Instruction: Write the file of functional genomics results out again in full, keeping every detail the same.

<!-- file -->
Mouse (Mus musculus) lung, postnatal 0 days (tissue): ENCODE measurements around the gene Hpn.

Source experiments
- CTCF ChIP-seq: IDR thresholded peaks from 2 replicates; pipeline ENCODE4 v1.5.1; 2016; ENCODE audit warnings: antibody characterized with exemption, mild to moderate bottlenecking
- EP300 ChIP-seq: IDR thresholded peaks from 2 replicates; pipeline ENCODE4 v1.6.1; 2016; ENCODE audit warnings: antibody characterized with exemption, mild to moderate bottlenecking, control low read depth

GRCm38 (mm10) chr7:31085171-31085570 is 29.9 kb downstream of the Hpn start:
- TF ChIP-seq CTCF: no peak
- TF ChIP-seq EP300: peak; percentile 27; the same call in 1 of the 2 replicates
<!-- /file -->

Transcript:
Mouse (Mus musculus) lung, postnatal 0 days (tissue): ENCODE measurements around the gene Hpn.

Source experiments
- CTCF ChIP-seq: IDR thresholded peaks from 2 replicates; pipeline ENCODE4 v1.5.1; 2016; ENCODE audit warnings: antibody characterized with exemption, mild to moderate bottlenecking
- EP300 ChIP-seq: IDR thresholded peaks from 2 replicates; pipeline ENCODE4 v1.6.1; 2016; ENCODE audit warnings: antibody characterized with exemption, mild to moderate bottlenecking, control low read depth

GRCm38 (mm10) chr7:31085171-31085570 is 29.9 kb downstream of the Hpn start:
- TF ChIP-seq CTCF: no peak
- TF ChIP-seq EP300: peak; percentile 27; the same call in 1 of the 2 replicates